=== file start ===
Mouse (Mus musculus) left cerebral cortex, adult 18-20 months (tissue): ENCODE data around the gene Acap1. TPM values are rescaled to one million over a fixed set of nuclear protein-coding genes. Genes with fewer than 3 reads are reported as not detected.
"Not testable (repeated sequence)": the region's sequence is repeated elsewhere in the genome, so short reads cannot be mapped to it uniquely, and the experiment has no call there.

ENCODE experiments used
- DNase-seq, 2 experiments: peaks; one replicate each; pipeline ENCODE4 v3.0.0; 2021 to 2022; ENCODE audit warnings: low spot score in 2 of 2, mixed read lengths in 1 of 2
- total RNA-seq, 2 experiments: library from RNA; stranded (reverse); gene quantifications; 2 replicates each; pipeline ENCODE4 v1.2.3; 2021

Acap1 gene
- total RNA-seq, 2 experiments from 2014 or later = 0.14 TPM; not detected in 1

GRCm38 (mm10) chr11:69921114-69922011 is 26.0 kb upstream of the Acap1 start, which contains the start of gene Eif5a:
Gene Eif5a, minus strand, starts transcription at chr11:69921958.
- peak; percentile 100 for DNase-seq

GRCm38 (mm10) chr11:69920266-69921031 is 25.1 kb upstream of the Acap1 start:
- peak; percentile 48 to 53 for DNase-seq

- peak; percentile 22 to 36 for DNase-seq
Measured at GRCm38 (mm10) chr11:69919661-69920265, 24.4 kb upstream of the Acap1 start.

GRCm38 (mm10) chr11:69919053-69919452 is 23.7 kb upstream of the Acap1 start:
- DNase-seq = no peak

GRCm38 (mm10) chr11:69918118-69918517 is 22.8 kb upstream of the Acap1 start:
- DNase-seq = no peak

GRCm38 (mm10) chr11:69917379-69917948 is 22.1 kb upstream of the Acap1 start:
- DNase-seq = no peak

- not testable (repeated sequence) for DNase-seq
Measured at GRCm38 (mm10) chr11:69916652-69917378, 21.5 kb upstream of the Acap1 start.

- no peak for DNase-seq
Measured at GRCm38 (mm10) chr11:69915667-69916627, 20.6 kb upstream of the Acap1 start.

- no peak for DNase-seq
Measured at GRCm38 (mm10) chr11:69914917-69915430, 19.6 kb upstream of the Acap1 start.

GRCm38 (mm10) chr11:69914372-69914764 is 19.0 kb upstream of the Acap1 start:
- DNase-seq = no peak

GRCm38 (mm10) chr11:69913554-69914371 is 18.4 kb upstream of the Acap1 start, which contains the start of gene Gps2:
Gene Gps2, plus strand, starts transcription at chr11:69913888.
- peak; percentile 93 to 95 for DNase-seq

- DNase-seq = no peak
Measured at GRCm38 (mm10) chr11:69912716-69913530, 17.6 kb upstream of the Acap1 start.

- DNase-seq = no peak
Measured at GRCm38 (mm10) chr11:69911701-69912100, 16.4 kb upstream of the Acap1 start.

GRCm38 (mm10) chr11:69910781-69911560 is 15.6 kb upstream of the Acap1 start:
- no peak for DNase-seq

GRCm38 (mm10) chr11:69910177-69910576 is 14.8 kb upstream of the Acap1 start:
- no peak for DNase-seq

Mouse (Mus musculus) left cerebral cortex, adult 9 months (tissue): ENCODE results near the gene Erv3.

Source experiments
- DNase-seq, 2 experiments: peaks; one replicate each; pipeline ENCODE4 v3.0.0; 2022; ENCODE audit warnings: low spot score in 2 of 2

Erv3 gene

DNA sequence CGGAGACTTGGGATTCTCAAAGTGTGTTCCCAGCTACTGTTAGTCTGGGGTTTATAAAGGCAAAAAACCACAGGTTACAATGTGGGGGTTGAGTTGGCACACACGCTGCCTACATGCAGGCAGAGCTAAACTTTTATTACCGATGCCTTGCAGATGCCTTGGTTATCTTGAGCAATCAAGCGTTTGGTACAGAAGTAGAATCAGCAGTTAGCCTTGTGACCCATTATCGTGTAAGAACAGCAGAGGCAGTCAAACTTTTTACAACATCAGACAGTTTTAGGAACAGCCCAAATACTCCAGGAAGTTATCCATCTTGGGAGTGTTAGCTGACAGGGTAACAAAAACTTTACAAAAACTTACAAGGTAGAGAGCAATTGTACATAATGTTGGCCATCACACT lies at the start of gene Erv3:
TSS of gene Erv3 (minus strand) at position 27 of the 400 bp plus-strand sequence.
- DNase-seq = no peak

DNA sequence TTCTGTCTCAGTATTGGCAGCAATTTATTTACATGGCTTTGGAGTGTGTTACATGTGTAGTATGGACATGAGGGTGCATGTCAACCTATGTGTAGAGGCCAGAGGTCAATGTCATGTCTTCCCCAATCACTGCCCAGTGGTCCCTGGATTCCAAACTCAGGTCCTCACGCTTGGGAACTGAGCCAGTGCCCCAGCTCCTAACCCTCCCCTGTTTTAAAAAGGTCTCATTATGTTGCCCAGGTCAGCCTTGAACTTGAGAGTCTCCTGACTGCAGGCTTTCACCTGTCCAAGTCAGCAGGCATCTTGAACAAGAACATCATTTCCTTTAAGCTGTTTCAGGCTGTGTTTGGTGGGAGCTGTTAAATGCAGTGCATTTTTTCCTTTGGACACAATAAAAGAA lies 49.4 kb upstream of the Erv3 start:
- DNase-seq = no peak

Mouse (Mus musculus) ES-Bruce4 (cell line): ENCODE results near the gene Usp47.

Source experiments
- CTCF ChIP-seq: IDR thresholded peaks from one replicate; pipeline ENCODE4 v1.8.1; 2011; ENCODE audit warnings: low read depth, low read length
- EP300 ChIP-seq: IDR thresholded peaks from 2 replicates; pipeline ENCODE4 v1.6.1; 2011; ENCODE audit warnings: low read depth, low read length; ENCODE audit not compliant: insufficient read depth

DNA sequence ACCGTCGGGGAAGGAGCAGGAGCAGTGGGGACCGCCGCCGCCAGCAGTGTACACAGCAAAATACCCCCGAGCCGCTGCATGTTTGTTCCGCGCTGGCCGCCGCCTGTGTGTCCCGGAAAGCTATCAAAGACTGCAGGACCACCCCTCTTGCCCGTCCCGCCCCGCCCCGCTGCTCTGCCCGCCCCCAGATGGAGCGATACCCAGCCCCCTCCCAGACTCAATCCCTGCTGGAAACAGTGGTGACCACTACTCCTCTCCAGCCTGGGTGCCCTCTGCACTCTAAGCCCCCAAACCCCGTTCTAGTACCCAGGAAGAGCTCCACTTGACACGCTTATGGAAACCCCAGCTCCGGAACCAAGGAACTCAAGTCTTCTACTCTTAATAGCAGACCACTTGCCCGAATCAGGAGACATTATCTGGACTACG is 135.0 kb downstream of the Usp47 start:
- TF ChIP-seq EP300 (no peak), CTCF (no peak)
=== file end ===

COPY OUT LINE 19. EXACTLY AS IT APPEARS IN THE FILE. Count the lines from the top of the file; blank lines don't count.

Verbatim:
GRCm38 (mm10) chr11:69917379-69917948 is 22.1 kb upstream of the Acap1 start: